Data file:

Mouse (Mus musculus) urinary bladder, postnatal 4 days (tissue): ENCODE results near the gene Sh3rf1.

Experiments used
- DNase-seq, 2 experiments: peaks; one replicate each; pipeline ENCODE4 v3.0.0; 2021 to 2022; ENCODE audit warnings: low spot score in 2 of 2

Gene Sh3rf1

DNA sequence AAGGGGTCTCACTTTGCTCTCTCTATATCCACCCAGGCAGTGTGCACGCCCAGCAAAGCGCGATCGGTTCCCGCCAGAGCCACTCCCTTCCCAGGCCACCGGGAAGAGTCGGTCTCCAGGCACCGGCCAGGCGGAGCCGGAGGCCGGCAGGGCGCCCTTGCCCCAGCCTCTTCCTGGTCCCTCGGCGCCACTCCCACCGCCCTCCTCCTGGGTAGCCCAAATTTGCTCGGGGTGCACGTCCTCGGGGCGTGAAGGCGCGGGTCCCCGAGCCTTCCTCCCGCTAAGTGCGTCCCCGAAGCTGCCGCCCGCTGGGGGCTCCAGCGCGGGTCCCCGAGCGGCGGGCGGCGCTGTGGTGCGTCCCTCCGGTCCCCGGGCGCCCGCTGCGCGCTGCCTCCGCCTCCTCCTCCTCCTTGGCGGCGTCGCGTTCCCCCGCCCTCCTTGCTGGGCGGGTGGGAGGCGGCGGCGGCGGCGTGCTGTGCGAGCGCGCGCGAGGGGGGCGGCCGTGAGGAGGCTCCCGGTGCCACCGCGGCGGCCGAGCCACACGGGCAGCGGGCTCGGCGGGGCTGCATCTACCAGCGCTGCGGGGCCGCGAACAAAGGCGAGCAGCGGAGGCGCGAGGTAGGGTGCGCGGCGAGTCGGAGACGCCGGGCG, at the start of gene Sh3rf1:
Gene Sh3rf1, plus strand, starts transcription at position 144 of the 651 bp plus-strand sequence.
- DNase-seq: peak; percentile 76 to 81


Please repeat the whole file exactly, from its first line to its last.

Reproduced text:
Mouse (Mus musculus) urinary bladder, postnatal 4 days (tissue): ENCODE results near the gene Sh3rf1.

Experiments used
- DNase-seq, 2 experiments: peaks; one replicate each; pipeline ENCODE4 v3.0.0; 2021 to 2022; ENCODE audit warnings: low spot score in 2 of 2

Gene Sh3rf1

DNA sequence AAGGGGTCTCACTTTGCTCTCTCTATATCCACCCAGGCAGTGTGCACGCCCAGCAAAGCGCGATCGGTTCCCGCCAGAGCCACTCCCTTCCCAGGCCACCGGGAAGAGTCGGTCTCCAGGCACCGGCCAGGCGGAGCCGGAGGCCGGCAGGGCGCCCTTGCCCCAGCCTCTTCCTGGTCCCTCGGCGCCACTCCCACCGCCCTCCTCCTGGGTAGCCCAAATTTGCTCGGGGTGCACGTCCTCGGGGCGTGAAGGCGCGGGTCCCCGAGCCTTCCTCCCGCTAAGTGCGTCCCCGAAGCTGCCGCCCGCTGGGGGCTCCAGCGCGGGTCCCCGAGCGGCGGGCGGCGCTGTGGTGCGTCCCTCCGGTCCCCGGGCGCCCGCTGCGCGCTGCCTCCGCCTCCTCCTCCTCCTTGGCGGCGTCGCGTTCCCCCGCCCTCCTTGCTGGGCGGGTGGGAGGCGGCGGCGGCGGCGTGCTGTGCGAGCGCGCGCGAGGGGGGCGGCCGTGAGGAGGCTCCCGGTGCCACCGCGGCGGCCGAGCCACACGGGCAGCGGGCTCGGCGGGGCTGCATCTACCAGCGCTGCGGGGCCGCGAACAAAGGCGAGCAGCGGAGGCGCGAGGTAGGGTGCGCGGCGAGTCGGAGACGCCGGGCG, at the start of gene Sh3rf1:
Gene Sh3rf1, plus strand, starts transcription at position 144 of the 651 bp plus-strand sequence.
- DNase-seq: peak; percentile 76 to 81